Objectives 18F-choline is a useful tracer for detecting tumours with high lipogenesis. Knowledge of its biodistribution pattern is essential to recognise physiological variants. The aim of this study was to describe the physiologic distribution of 18F-choline and pitfalls in patients with breast cancer. Methods Twenty-one consecutive patients with breast cancer (10 premenopausal and 11 postmenopausal women; mean age, 52.82 ± 10.71 years) underwent 18F-choline positron emission tomography (PET)/computed tomography (CT) for staging. Whole-body PET/CT was acquired after 40 minutes of 18F-choline uptake. Acquired PET images were measured semiquantitatively. Results All patients showed pitfalls unrelated to breast cancer. These findings were predominantly caused by physiological glandular uptake in the liver, spleen, pancreas, bowels, axial skeleton (85%-100%), inflammation and benign changes (4.76%), appendicular skeleton (4.76%-19.049%), and site contamination (61.9%). In <1%, a concomitant metastatic neoplasm was found. The breast showed higher physiological uptake in premenopausal compared with postmenopausal woman (18F-choline maximum standardised uptake values [g/dL] of the right breast = 2.04 ± 0.404 vs 1.59 ± 0.97 and left breast = 2.00 ± 0.56 vs 1.93 ± 1.28, respectively). Conclusion 18F-choline uptake was higher in premenopausal women. Physiological 18F-choline uptake was observed in many sites, representing possible pathologies.
    Matched MeSH terms: Tissue Distribution
  8. Nadeem M, Ahmad M, Saeed MA, Shaari A, Riaz S, Naseem S, et al.
    IET Nanobiotechnol, 2015 Jun;9(3):136-41.
    PMID: 26023157 DOI: 10.1049/iet-nbt.2014.0012
    Nanoparticles as solid colloidal particles are extensively studied and used as anticancer drug delivery agents because of their physical properties. This current research aims to prepare water base suspension of uncoated iron oxide nanoparticles and their biodistribution study to different organs, especially the brain, by using a single photon emission computed tomography gamma camera. The water-based suspension of iron oxide nanoparticles was synthesised by a reformed version of the co-precipitation method and labelled with Tc99m for intravenous injection. The nanoparticles were injected without surface modification. X-ray diffraction (XRD), energy dispersive spectrometry (EDS) and transmission electron microscope (TEM) techniques were used for characterisation. Peaks of XRD and EDS indicate that the particles are magnetite and exist in aqueous suspension. The average diameter of iron oxide nanoparticles without any surface coating determined by TEM is 10 nm. These particles are capable of evading the reticuloendothelial system and can cross the blood-brain barrier in the rabbit. The labelling efficiency of iron oxide nanoparticles labelled with Tc99m is 85%, which is good for the biodistribution study. The sufficient amount of iron oxide nanoparticles concentration in the brain as compared with the surrounding soft tissues and their long blood retention time indicates that the water-based suspension of iron oxide nanoparticles may be an option for drug delivery into the brain.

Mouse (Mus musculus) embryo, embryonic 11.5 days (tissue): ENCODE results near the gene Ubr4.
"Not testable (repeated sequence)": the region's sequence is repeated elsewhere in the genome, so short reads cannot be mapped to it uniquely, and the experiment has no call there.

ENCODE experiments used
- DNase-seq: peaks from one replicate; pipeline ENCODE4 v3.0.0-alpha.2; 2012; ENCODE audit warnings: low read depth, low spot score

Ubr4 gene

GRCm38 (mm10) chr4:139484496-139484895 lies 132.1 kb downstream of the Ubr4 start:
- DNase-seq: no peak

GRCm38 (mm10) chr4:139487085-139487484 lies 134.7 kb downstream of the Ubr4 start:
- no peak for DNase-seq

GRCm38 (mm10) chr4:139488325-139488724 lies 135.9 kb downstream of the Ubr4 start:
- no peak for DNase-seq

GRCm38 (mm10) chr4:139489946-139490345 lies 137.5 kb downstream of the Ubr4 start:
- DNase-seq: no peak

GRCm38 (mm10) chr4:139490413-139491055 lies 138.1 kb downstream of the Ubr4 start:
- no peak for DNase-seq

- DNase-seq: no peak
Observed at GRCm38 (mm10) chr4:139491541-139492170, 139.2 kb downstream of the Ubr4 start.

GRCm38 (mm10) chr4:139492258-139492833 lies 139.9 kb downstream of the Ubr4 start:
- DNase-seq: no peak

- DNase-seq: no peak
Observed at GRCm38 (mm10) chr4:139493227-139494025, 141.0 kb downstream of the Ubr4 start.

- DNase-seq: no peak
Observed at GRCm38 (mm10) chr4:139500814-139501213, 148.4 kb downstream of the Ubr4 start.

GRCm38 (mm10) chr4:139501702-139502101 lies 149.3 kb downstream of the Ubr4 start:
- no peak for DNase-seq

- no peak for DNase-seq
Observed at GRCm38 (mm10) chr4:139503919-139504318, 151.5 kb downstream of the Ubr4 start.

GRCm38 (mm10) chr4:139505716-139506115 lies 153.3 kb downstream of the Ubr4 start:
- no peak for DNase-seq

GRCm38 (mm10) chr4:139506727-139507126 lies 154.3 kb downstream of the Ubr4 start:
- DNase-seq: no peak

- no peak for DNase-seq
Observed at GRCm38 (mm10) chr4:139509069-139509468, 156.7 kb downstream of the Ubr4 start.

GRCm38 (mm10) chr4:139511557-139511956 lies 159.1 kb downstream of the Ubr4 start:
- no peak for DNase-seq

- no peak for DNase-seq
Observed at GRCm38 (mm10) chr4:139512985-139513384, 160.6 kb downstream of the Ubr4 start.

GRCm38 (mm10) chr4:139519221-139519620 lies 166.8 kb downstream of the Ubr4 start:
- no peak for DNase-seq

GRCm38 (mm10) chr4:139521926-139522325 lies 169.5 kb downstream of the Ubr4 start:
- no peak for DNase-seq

Matched MeSH terms: Tissue Distribution
  9. Voon SH, Kue CS, Imae T, Saw WS, Lee HB, Kiew LV, et al.
    Int J Pharm, 2017 Dec 20;534(1-2):136-143.
    PMID: 29031979 DOI: 10.1016/j.ijpharm.2017.10.023
    Previously reported amphiphilic diblock copolymer with pendant dendron moieties (P71D3) has been further evaluated in tumor-bearing mice as a potential drug carrier. This P71D3-based micelle of an average diameter of 100nm was found to be biocompatible, non-toxic and physically stable in colloidal system up to 15days. It enhanced the in vitro potency of doxorubicin (DOX) in 4T1 breast tumor cells by increasing its uptake, by 3-fold, compared to free DOX. In 4T1 tumor-bearing mice, the tumor growth rate of P71D3/DOX (2mg/kg DOX equivalent) treated group was significantly delayed and their tumor volume was significantly reduced by 1.5-fold compared to those treated with free DOX. The biodistribution studies indicated that P71D3/DOX enhanced accumulation of DOX in tumor by 5- and 2-fold higher than free DOX treated mice at 15min and 1h post-administration, respectively. These results suggest that P71D3 micelle is a promising nanocarrier for chemotherapeutic agents.